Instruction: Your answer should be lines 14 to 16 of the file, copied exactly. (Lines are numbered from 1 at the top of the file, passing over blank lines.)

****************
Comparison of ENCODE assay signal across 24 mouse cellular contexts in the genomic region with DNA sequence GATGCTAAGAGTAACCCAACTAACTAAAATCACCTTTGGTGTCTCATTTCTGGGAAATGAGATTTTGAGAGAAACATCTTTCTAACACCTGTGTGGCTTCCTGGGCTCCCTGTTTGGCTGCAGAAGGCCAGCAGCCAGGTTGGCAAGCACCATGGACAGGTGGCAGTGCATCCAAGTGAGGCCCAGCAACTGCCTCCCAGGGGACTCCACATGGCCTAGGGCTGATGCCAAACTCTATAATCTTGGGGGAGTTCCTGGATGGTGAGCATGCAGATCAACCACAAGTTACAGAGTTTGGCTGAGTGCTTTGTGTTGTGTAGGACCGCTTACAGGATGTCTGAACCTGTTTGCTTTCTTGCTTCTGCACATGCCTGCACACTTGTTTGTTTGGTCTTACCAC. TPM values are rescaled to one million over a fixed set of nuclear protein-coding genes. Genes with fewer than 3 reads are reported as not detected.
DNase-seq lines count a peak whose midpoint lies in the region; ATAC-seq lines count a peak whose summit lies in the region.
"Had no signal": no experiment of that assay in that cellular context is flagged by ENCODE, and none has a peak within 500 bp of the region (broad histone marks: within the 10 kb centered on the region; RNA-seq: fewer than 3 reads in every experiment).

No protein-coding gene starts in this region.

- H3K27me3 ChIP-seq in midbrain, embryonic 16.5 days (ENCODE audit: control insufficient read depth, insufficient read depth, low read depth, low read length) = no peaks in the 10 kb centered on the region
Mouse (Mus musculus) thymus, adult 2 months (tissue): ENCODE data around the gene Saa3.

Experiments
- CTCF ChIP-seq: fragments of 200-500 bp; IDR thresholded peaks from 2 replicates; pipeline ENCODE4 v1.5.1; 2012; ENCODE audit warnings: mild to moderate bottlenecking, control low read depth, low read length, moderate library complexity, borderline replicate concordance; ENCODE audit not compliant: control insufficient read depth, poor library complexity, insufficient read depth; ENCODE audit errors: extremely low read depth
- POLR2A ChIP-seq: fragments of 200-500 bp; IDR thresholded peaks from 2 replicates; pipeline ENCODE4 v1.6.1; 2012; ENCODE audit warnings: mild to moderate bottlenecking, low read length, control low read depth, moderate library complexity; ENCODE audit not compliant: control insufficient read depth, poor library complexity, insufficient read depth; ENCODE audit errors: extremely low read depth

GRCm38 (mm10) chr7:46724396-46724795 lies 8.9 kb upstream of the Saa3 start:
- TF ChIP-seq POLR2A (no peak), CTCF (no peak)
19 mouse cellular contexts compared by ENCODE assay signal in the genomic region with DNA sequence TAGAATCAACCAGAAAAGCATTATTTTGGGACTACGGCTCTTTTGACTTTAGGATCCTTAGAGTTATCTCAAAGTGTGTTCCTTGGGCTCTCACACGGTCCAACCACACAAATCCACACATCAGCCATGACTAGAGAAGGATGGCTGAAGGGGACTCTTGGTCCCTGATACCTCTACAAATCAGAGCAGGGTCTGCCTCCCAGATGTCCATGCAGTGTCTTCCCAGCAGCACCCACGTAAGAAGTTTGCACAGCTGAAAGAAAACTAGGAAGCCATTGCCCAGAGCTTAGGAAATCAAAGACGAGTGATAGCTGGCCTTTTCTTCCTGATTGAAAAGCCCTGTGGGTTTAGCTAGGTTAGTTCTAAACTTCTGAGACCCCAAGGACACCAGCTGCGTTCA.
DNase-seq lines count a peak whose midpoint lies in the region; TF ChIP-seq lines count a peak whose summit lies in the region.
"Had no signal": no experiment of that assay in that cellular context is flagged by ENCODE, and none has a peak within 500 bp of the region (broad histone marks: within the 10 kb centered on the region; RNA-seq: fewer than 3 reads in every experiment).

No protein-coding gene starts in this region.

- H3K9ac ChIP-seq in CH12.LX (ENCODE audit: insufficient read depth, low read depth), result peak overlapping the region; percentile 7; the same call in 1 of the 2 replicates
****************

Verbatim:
"Had no signal": no experiment of that assay in that cellular context is flagged by ENCODE, and none has a peak within 500 bp of the region (broad histone marks: within the 10 kb centered on the region; RNA-seq: fewer than 3 reads in every experiment).

No protein-coding gene starts in this region.

- H3K9ac ChIP-seq in CH12.LX (ENCODE audit: insufficient read depth, low read depth), result peak overlapping the region; percentile 7; the same call in 1 of the 2 replicates